Contact us

Greenwich Women's Safety


Project goal: Create a new draft safety plan to protect women and girls who live and travel through Greenwich

Launch date:  15 December 2021

Visitors total: 6575

Contributions: 1463

It reached over 1% of the borough's population!

Violence against women and girls (VAWG) is something that organisations all over the country have been working to fight. With this in mind, we developed our Safer Spaces Hub- a version of our platform specially designed to gather information to craft safer spaces for women and girls.

Made in partnership with UN Women UK, women and girls from across the country are being encouraged to drop a pin
on a map and detail safety issues specific to that area. More importantly, they can make
suggestions about how to tackle these problems directly, leading to a more balanced and
transparent approach to change. Commonplace has worked with over 100 local authorities and
we’ve put all our expertise into designing this map.

Find out all about our safety hub here!

One such authority was The Royal Borough of Greenwich who used the platform to help create their draft safety plan. Run from December 2021 to January 2022, let's take a look at how their community engagement and the voices of the women and girls that live and work there helped to shape the local area.

womens safety greenwich

Summary of the Greenwich VAWG project

The survey was open to all residents in the Royal Borough of Greenwich to share concerns affecting the
safety of women and girls, focusing on public places. The results and comments were then fed
into the borough's final Women's Public Safety Plan.

Although the main focus was on the safety of women and girls, the survey was open to all Royal Greenwich residents to have their say and raise any public safety concerns. They made a point to highlight that  "we welcome and encourage feedback from anyone who has experienced gender-based violence, abuse or harassment in the Royal Borough of Greenwich, including men and non-binary people."  The survey questions also dived into the intersectionality that can lie at the core of safety issues as many other factors can make individuals feel unsafe in areas or be the target of harassment. This can include race, sexuality, economic status, disability and more. 


Before launching their Commoplace survey, Greenwich first asked a number of local women about their experiences of gender-based harassment and violence. Nearly 300 people took the survey or attended our virtual event to tell us their stories.  

From this feedback, they identified four main areas of work to improve women's safety: 

Women’s public safety: this includes looking at street lighting, CCTV, and public spaces like pubs, bars and other geographic locations like parks, streets, and town centres.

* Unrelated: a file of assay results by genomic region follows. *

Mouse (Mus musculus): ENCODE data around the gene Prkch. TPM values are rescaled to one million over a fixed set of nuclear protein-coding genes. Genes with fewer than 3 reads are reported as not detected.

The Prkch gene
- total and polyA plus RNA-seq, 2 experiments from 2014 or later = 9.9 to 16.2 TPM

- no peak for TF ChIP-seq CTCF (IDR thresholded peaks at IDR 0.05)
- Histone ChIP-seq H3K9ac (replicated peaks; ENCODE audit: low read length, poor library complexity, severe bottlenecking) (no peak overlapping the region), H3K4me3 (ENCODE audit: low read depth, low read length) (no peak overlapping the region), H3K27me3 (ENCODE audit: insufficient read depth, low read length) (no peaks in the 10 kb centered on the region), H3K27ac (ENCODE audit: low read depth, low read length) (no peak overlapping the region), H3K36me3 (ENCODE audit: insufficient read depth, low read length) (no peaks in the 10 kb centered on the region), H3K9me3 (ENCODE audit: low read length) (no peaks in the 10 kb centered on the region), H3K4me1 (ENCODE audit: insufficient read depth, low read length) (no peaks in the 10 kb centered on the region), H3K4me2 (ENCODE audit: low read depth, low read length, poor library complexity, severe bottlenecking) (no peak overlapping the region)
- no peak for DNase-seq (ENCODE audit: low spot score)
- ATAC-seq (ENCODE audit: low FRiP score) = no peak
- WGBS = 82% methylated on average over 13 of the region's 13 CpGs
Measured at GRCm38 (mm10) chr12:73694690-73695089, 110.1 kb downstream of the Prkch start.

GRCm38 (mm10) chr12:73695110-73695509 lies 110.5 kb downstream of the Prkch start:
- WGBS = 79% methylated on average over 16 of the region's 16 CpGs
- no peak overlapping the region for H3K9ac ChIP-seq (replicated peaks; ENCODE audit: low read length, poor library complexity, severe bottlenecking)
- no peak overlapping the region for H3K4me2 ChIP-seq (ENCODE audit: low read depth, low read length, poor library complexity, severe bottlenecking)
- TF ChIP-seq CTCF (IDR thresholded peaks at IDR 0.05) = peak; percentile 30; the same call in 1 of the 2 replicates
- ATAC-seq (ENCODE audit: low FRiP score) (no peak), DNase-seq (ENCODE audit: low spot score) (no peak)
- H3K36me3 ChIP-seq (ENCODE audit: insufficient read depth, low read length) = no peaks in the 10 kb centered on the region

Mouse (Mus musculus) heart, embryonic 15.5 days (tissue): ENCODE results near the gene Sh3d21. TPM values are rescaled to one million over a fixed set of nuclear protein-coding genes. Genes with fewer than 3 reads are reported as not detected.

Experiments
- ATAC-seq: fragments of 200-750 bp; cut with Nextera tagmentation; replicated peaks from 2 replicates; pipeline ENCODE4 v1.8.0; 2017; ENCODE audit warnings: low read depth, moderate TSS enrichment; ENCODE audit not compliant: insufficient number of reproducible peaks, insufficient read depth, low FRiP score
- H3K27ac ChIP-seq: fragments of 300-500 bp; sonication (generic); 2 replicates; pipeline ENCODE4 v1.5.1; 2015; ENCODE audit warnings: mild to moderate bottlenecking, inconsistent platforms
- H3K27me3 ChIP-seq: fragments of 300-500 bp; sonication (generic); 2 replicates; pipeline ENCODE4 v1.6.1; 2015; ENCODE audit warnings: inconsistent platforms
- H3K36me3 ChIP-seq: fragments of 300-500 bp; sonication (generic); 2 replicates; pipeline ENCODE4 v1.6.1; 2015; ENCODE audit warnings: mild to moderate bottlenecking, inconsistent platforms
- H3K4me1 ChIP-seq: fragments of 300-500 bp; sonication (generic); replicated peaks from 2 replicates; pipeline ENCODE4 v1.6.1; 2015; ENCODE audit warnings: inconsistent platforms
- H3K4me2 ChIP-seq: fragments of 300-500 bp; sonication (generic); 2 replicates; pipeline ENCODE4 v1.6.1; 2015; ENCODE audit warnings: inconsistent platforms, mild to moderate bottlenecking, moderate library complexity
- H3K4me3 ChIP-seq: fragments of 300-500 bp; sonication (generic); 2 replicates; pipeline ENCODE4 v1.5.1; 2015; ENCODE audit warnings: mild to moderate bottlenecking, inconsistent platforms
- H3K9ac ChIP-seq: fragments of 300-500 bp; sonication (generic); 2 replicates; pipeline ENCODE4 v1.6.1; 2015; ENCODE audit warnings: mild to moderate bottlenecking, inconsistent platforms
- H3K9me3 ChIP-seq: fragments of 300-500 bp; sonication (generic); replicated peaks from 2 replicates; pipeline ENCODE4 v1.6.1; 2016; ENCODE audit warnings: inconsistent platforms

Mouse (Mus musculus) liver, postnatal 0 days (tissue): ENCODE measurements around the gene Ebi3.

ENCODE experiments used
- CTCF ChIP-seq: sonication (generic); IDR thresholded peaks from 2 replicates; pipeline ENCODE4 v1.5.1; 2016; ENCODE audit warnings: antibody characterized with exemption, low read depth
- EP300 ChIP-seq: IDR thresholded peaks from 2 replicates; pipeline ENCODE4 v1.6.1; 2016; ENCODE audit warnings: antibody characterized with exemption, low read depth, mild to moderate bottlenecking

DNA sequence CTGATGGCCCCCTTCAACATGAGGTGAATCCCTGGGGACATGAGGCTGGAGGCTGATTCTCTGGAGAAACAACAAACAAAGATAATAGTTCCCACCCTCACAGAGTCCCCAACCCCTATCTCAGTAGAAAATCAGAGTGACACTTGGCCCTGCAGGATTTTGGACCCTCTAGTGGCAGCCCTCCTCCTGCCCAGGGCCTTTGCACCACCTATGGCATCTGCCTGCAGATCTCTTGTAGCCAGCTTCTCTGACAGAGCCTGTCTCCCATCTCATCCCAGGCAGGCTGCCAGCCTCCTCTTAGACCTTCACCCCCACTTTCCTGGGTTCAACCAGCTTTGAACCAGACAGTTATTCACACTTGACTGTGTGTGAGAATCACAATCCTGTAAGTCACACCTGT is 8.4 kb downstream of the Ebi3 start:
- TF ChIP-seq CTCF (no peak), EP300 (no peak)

Education: of boys and teenagers in school and higher education, as well as men in the workplace. 

Domestic abuse: (in cases where the victim is a woman): specifically looking at targeted perpetrator campaigns. 

Equalities: what services are available/accessible for black women, women of ethnic minorities, women with disabilities and those from often excluded or neglected communities (e.g. the travelling community). 

Following this, they then launched the Commonplace survey to gather as much information as possible about where and why women and girls who use public spaces feel unsafe as women’s public safety was and still is part of the council’s first priority.


Placing a pin

Greenwich Women's Safety

The highlight of the website was the Safety Heatmap. With it, anyone could drop a pin and answer survey questions as to why they feel unsafe in the area. This could be poor lighting, anti-social behaviour, lack of a police presence etc. All the answers were able to be seen by others and still can today even though the survey has been closed. This is for the sake of transparency but also as an encouraging and educational tool. Anyone can now see the areas with the most complaints and the different thoughts of those who feel unsafe in these areas. For some it can be reassuring to see that other people feel the same that they do and for others, helps them see the area in a new light and understand exactly why women girls and others can fear for their safety in these areas.

The results?

In addition to the enagement, an equality impact assessment and final report were shared in the summer of 2022 to support the implementation of critical mitigation measures. Then, in November 2022 launched its new Women’s Safety Plan with the information gathered from this engagement as well as other consultations the council ran in and around it. This included 22 in-person workshops with over 700 people "from a diverse range of backgrounds including groups that are often unheard."

The plan includes a wide range of initiatives, such as implementing educational programs in schools, colleges, universities, and workplaces, as well as enforcing strong measures on the ground. It also prioritizes the provision of accessible services, enhances the effectiveness of CCTV systems, and improves street lighting to create a safer environment.

Read about the full plan here

And make sure to check out the closed engagement project below!

Greenwich Women's Safety

Ready to run your own safety engagement? Chat with one of our experts today!

Contact us to find out more